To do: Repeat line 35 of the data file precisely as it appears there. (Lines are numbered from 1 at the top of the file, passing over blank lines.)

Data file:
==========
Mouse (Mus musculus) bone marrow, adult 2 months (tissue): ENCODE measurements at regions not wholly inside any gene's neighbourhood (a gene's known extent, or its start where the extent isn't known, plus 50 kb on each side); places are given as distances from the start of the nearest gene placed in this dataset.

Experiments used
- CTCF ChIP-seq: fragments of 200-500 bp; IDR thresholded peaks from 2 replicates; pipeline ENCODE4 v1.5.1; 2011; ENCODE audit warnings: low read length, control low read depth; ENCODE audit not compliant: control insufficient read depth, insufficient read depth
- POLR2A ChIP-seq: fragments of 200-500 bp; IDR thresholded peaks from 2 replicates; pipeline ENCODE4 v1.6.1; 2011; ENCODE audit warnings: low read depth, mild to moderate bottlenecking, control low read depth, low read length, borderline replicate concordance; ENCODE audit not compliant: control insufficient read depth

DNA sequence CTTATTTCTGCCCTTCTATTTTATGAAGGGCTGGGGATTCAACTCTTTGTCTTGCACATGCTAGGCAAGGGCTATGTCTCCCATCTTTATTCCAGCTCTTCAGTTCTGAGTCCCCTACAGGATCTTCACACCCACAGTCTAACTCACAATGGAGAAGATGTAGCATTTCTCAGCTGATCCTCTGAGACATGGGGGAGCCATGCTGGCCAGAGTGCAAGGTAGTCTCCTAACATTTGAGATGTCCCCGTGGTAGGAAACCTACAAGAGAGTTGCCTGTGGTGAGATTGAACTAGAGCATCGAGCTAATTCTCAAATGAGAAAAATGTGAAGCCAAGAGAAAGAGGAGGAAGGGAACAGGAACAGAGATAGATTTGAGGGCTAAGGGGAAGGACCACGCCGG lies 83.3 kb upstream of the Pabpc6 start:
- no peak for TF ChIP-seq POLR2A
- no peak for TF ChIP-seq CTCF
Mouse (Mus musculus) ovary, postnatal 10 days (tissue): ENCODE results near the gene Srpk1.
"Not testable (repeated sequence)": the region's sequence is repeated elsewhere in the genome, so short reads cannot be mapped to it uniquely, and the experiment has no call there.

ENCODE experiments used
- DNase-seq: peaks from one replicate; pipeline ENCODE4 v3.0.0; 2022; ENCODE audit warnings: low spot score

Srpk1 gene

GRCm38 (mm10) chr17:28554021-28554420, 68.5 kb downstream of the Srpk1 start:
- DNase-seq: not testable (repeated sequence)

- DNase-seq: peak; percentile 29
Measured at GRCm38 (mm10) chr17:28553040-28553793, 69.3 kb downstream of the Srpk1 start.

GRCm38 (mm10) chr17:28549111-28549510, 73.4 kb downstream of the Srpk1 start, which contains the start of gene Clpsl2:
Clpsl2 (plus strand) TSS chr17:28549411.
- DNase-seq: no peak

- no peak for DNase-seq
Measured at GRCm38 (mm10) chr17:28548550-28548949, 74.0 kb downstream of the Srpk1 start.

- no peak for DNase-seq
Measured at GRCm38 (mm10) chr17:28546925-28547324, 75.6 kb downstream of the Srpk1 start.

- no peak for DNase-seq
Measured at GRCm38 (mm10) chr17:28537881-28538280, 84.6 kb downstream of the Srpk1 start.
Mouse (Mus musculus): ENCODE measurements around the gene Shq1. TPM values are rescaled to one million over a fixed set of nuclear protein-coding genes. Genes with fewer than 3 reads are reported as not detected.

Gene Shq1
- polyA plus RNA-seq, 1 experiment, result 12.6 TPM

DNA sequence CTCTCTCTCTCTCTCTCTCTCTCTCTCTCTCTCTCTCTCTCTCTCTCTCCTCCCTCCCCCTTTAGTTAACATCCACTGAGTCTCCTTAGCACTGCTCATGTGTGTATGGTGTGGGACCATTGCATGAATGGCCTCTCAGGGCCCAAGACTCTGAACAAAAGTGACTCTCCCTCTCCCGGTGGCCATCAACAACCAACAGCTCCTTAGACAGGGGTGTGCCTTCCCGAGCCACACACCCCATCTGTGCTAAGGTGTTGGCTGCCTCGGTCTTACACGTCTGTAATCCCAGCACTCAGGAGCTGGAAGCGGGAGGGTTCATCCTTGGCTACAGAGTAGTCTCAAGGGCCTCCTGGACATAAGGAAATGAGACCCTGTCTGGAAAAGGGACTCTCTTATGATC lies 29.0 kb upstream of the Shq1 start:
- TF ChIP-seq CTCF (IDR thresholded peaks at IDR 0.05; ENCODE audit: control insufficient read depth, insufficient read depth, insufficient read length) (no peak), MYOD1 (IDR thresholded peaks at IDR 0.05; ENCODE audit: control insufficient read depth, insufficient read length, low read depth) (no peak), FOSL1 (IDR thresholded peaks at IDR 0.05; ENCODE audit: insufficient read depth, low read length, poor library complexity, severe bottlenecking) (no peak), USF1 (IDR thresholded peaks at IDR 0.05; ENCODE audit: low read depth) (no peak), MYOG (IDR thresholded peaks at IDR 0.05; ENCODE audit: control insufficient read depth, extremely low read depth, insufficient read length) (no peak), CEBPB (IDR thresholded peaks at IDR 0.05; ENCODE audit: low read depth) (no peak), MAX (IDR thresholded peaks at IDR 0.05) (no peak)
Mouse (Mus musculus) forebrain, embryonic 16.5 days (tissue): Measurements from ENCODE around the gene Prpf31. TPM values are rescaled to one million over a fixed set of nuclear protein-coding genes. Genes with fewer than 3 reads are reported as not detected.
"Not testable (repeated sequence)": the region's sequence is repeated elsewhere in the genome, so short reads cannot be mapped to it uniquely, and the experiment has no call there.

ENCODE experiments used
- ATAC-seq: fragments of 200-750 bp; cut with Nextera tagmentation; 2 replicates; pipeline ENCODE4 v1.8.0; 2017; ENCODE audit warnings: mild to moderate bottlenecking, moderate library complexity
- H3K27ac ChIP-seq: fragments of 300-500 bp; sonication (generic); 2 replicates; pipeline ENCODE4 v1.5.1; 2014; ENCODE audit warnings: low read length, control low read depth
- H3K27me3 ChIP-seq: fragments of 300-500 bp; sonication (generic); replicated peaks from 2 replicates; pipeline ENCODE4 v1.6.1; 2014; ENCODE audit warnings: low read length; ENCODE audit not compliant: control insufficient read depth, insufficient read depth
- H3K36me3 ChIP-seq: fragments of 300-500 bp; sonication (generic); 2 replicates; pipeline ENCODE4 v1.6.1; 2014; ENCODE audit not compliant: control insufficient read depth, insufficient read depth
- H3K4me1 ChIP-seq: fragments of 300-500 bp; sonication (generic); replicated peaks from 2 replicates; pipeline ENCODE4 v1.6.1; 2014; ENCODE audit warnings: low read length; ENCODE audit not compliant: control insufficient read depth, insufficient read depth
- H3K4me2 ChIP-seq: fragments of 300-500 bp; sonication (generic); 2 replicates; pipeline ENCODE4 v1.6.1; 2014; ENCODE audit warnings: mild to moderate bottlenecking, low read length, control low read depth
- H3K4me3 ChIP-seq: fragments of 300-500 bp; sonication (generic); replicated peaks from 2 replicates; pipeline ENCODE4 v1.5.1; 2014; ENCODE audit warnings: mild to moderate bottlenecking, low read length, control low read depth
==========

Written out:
- H3K27ac ChIP-seq: fragments of 300-500 bp; sonication (generic); 2 replicates; pipeline ENCODE4 v1.5.1; 2014; ENCODE audit warnings: low read length, control low read depth